Global Expansion of CASE Business and Problems Faced by Japanese Companies
Jul. 31, 2019
CASE*1 is a phenomenon that has a significant impact on the automotive industry. The development of the CASE business is not limited to developed countries, but various demonstrations have started in emerging countries as well. We asked Keiichi Okazaki, Noriuki Kobayashi, and Yi Zhang of Nomura Research Institute, Ltd. (NRI), who have been studying trends of the automotive industry, to present the latest trends on CASE and problems that Japanese companies face in expanding their CASE business globally.
What are the trends in the Next-Generation Automotive Industry of ASEAN? -- Keiichi Okazaki, Global Manufacturing Industry Consulting Department
Relationship between the growing ASEAN automotive market and CASE
The ASEAN countries are not large-sized economies individually. However, if we talk about ASEAN-5, which consists of Indonesia, Malaysia, the Philippines, Vietnam, and Thailand, it is half the size of the economies of China and India. Automotive sales in ASEAN-5 countries are growing at an increasing rate. Vietnam, which has the highest GDP growth rate, is expected to witness a growth of 9.4% in automotive sales in 2020, while a growth of 3%-6% is expected in other countries. While the market for new car sales is saturated in developed nations, ASEAN-5 is gaining attention in terms of growth. It is likely that CASE will grow faster, or that more innovative business models will emerge in ASEAN-5 than in the developed nations.
Trends in the next-generation automotive industry of an increasingly active ASEAN
In ASEAN countries, new players are entering into the CASE business. In the Connected domain, the activities of communication carriers have intensified, and the Japanese communications carriers, which had not been active in expanding their business overseas so far, have also started to work on it. As regards the Autonomous domain, demonstration experiments are being conducted in several ASEAN countries, including an open call for operators to demonstrate the introduction of self-driving buses in Singapore. Moreover, in the infrastructure domain, self-driving is gaining attention as a mobility tool for smart cities.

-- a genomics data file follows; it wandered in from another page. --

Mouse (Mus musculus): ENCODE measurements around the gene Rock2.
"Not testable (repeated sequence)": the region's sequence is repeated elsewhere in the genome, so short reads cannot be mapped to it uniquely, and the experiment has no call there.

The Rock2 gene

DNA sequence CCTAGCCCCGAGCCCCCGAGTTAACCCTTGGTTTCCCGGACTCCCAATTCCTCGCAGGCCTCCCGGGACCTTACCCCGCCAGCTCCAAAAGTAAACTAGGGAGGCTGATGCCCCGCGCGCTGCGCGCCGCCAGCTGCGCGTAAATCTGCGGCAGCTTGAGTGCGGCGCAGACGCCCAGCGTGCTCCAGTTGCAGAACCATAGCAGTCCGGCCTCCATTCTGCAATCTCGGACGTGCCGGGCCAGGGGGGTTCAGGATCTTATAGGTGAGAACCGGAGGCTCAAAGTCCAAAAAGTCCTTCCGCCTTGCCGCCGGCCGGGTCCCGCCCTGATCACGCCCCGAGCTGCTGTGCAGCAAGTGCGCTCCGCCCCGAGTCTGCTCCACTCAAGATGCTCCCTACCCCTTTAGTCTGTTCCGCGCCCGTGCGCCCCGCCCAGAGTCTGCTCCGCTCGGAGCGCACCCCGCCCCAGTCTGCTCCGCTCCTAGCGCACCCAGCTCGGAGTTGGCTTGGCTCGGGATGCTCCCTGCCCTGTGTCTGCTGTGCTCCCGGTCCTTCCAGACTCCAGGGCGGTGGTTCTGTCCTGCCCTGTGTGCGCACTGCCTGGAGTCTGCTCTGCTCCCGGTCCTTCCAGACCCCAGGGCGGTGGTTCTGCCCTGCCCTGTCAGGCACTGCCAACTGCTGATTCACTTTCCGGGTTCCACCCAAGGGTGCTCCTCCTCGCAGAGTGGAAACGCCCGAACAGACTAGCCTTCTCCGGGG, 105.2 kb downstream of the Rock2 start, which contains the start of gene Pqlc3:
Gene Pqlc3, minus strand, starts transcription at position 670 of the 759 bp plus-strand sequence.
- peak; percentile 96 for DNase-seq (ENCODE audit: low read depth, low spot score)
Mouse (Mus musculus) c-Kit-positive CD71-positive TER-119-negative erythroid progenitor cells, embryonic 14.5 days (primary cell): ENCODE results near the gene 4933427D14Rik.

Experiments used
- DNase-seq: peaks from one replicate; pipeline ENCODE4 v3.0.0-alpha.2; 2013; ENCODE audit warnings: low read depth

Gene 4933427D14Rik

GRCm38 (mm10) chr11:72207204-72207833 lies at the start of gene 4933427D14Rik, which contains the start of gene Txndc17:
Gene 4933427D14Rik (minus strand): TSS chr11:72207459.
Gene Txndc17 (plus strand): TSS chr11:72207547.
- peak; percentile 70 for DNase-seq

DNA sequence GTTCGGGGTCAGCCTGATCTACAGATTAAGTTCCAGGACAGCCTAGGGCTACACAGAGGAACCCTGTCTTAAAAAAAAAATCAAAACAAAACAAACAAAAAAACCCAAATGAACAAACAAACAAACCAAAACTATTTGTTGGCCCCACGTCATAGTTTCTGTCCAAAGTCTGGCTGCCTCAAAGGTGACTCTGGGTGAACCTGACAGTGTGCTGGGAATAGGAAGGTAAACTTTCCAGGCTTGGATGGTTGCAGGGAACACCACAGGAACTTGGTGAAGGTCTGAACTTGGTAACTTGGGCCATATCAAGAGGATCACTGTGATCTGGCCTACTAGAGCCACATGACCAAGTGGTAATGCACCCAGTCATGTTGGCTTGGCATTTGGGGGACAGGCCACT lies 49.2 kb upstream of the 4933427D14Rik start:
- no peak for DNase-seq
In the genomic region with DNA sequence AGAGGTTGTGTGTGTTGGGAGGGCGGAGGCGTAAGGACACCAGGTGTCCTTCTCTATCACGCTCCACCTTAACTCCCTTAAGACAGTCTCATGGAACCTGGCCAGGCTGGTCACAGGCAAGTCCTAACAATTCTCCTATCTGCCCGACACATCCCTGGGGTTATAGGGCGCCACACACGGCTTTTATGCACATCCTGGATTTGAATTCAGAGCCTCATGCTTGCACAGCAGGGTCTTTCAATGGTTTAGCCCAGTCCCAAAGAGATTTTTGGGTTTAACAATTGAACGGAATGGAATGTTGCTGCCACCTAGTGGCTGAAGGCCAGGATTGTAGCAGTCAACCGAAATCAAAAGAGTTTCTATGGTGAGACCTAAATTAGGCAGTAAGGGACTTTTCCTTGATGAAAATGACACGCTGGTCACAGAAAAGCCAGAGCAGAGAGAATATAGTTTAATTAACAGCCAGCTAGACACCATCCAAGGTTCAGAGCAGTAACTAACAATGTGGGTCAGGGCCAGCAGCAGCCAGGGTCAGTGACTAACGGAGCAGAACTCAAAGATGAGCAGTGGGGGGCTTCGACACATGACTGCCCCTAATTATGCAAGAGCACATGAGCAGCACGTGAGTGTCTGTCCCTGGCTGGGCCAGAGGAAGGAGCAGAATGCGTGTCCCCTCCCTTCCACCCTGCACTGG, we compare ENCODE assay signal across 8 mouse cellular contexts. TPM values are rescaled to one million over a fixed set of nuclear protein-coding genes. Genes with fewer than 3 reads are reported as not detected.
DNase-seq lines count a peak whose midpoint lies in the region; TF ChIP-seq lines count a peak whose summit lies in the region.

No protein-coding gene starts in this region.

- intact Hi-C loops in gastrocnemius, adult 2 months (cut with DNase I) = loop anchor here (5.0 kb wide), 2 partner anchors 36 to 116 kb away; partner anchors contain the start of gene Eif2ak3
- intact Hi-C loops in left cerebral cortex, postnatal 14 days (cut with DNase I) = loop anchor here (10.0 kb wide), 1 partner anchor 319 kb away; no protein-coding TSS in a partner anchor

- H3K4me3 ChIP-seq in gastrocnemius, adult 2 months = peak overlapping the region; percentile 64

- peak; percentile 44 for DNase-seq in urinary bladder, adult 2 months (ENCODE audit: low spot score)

In terms of Shared & Service, ASEAN is ahead of the Japanese market because of the regulatory implications. In particular, Grab, which is a booming app-based car service, was able to expand its business to eight Southeast Asian countries in a very short period of time. Among the four elements of CASE, commercialization has progressed most in the case of Electrified, and the entry of new players is also advancing. Thailand and Malaysia are promoting policies that support electrification.
In the ASEAN region, collaboration among local companies in the automotive sector, local governments, and other industries is becoming very active. Therefore, Japanese companies are also required to work on business creation by collaborating with local companies and local governments.